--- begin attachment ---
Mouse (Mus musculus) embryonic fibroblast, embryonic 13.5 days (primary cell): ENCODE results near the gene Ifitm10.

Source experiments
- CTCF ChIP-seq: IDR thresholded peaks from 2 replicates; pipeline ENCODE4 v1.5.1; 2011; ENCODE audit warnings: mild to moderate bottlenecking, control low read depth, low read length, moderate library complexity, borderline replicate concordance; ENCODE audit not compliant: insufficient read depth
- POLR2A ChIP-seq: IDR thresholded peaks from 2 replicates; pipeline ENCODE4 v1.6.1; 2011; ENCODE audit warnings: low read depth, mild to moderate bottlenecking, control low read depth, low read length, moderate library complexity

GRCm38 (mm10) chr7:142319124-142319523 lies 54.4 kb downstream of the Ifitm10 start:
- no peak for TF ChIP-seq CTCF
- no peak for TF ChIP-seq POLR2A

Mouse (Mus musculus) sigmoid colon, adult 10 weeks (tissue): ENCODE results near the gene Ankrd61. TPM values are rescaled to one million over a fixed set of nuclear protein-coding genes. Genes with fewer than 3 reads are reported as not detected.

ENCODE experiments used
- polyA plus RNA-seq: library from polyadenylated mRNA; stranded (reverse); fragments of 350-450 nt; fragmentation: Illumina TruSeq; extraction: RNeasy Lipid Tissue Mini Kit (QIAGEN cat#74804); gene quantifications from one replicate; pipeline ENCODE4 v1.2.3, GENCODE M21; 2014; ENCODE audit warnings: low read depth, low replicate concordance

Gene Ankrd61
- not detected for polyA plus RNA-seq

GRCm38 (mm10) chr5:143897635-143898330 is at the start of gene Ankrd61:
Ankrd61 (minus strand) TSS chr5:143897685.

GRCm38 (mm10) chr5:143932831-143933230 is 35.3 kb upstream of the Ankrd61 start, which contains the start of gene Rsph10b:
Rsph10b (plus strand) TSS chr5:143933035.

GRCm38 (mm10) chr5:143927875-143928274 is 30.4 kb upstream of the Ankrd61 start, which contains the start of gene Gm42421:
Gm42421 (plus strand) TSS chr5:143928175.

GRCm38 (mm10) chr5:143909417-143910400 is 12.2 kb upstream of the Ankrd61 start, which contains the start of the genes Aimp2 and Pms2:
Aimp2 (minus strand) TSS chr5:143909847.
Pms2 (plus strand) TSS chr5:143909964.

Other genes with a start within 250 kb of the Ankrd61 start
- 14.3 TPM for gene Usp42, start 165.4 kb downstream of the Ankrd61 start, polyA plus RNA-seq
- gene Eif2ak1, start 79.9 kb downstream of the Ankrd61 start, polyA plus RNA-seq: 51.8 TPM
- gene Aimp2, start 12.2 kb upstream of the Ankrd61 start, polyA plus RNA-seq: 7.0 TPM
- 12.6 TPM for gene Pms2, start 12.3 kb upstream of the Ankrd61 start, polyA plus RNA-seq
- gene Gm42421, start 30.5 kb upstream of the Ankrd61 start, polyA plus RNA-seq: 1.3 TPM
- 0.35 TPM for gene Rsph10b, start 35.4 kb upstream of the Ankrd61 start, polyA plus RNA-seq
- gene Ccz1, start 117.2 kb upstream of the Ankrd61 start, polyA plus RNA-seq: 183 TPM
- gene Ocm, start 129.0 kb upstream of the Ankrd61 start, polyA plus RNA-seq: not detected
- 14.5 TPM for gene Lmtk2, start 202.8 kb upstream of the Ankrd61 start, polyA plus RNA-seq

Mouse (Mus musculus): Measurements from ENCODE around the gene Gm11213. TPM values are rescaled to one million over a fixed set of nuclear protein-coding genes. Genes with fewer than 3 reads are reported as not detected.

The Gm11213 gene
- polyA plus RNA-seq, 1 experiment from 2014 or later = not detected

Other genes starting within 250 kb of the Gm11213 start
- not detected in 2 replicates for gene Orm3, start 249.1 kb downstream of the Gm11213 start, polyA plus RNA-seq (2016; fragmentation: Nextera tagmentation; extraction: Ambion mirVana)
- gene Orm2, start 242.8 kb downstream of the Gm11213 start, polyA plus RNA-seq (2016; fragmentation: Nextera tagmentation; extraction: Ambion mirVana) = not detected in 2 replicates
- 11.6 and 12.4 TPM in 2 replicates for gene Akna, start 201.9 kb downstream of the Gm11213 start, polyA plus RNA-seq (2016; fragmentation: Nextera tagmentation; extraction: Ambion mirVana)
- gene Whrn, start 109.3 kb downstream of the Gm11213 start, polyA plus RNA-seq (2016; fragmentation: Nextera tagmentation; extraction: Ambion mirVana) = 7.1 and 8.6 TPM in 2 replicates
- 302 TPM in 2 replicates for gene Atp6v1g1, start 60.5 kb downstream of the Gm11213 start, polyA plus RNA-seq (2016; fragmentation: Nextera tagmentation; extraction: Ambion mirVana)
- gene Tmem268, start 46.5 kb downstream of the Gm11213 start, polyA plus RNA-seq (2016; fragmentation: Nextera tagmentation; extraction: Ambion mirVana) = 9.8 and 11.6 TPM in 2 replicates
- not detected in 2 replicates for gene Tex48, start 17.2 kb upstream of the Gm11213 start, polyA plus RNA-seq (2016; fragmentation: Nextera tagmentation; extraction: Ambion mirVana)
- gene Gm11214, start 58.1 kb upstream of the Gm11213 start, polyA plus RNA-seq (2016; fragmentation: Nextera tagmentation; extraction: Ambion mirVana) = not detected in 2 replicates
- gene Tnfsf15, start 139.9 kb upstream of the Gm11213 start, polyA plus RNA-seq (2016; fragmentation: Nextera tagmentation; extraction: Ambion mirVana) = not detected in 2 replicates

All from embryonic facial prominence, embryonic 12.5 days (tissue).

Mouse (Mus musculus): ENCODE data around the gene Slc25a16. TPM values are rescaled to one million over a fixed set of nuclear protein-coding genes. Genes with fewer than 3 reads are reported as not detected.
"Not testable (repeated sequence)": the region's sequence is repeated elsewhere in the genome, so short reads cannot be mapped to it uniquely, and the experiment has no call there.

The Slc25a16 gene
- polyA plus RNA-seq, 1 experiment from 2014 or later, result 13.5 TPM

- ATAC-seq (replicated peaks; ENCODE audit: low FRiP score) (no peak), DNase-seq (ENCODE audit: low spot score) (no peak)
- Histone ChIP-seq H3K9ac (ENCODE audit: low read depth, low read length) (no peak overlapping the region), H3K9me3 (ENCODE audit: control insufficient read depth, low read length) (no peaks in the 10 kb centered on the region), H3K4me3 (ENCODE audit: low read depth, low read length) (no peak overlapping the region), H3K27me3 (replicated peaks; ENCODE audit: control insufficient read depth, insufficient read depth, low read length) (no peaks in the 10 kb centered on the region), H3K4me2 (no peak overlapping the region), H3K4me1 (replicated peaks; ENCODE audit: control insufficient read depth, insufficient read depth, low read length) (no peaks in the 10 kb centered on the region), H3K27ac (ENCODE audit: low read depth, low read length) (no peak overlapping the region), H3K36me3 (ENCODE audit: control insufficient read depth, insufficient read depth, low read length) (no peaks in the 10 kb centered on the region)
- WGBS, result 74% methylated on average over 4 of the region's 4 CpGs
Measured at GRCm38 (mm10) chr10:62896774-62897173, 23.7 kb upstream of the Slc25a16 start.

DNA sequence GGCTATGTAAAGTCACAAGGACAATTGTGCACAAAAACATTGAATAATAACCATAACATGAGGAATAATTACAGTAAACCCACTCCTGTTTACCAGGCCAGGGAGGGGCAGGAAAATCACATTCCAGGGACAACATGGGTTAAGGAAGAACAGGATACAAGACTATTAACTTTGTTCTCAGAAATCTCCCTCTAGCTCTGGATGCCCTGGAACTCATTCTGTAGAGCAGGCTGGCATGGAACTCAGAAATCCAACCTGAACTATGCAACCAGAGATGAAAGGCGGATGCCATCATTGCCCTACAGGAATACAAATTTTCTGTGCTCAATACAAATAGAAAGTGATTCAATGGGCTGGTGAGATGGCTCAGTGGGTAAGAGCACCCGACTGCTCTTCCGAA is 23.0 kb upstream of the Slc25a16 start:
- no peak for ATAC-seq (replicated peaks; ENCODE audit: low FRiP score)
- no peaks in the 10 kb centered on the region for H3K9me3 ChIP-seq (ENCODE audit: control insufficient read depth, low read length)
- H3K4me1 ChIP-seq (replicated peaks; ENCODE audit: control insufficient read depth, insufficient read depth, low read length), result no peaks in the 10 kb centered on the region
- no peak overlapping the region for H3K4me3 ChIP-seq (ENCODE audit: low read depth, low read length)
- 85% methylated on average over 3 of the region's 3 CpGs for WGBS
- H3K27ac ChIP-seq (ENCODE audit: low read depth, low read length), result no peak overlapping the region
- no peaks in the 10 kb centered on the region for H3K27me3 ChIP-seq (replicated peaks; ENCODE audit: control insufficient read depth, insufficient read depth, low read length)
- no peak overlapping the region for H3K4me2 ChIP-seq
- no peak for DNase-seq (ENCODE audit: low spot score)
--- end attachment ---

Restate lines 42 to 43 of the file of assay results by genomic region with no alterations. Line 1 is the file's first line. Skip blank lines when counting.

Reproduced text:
- not detected in 2 replicates for gene Tex48, start 17.2 kb upstream of the Gm11213 start, polyA plus RNA-seq (2016; fragmentation: Nextera tagmentation; extraction: Ambion mirVana)
- gene Gm11214, start 58.1 kb upstream of the Gm11213 start, polyA plus RNA-seq (2016; fragmentation: Nextera tagmentation; extraction: Ambion mirVana) = not detected in 2 replicates